(NaturalNews) Few could have envisioned it even just a few years ago, but it’s happening now, and on an ever-widening scale. More big U.S. banks are shunning cash, because the banking system has become so dependent on other “assets” that large cash deposits actually pose a threat to their financial health, according to The Wall Street Journal.
And the largest U.S. bank in terms of assets — JP Morgan Chase & Co. — has dramatically cut “unwanted” deposits to the tune of $150 billion this year alone, in part by charging customers fees.
What gives? What kind of world do we live in when banks no longer want cash?
As the WSJ reported:
“The developments underscore a deepening conflict over cash. Many businesses have large sums on hand and opportunities to profitably invest it appear scarce. But banks don’t want certain kinds of cash either, judging it costly to keep, and some are imposing fees after jawboning customers to move it.”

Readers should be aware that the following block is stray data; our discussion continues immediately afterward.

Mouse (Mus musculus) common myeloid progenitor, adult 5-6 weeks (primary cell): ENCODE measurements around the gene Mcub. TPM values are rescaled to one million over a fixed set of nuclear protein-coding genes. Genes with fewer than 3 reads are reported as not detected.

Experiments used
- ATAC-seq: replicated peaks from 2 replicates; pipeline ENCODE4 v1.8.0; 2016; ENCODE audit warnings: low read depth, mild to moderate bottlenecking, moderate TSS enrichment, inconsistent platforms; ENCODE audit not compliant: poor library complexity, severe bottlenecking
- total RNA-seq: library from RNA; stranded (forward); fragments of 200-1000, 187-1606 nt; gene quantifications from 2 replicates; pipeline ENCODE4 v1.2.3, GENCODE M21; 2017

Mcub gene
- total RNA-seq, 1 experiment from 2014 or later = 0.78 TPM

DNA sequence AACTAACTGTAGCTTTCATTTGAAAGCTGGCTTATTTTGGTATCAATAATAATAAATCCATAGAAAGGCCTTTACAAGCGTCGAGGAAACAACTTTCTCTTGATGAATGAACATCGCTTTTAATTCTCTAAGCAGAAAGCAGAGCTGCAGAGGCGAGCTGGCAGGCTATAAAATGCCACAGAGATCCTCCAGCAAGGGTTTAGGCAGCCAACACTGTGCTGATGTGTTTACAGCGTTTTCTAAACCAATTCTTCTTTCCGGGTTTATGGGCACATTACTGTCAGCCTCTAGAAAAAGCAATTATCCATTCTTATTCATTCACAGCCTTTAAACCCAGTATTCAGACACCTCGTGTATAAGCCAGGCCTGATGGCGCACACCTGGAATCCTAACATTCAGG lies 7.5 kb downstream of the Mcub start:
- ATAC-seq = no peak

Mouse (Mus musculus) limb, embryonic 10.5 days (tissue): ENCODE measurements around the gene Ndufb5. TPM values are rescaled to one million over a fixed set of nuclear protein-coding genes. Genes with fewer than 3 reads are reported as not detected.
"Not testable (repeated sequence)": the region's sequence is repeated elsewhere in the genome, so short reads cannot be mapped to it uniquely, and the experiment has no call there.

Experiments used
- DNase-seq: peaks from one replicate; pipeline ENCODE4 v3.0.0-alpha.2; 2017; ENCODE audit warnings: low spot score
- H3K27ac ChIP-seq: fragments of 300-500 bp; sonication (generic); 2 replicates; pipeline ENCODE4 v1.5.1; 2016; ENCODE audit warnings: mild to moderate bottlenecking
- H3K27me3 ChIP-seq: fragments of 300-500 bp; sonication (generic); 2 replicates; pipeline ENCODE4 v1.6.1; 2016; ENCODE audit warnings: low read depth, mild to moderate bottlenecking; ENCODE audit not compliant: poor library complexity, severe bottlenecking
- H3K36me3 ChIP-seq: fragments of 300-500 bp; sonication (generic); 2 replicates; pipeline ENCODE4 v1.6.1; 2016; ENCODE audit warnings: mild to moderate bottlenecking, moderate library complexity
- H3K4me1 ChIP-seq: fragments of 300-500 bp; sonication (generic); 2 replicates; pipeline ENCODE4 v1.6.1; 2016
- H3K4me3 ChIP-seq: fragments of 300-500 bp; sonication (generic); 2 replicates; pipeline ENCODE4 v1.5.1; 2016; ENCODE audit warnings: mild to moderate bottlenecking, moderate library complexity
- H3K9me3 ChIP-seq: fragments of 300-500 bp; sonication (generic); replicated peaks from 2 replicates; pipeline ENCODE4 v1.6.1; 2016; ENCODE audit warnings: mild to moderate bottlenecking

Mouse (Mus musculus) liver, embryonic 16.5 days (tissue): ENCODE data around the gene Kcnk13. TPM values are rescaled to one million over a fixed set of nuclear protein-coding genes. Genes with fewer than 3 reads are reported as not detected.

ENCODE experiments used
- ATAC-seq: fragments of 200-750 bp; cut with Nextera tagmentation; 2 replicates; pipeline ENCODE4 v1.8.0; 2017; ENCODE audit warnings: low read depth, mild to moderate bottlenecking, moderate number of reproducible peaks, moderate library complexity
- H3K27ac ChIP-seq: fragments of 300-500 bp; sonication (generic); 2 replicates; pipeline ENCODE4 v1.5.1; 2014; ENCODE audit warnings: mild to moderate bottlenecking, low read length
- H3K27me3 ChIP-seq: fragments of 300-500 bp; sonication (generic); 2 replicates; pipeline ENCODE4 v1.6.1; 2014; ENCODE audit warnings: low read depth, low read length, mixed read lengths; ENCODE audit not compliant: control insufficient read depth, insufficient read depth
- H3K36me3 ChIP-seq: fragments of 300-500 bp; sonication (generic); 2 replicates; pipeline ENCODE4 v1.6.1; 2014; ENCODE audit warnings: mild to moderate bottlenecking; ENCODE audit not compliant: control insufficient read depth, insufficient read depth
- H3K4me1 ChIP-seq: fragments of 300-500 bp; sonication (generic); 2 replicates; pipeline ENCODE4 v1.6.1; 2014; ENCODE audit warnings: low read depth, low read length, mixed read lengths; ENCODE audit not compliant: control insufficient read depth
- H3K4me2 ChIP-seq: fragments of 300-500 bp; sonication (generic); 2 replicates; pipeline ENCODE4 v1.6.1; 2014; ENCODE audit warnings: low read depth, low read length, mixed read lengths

As usual, the problem originated largely in Washington, D.C.
The paper said the banks’ actions are being driven by low interest rates (set by the Fed) that eat into profits, as well as “regulations adopted since the financial crisis to gird banks against funding disruptions,” adding in a separate report that a number of large financial institutions have become more dependent on buying and selling stocks, bonds and commodities like oil.
Agreed upon a year ago in September and managed by the Federal Reserve and other regulators, the rule covering liquidity coverage ratios forces banks and financial institutions to retain high-quality liquid assets — like central bank reserves and government debt — to cover anticipated deposit losses over a 30-day period (creative way for the federal government to continue financing its overspending — by forcing private banks now to hold government debt). Under the rules, banks are required to retain up to 40 percent against certain corporate deposits and as high as 100 percent against some hedge fund deposits, WSJ reported.
“At some point you wonder whether there will be a shortage of financial institutions willing to take on these balances,” Kelli Moll, head of Akin Gump Strauss Hauer & Feld LLP’s hedge-fund practice in New York, told the paper.
Full article: WAR ON CASH: Banks to start charging for cash deposits (Natural News)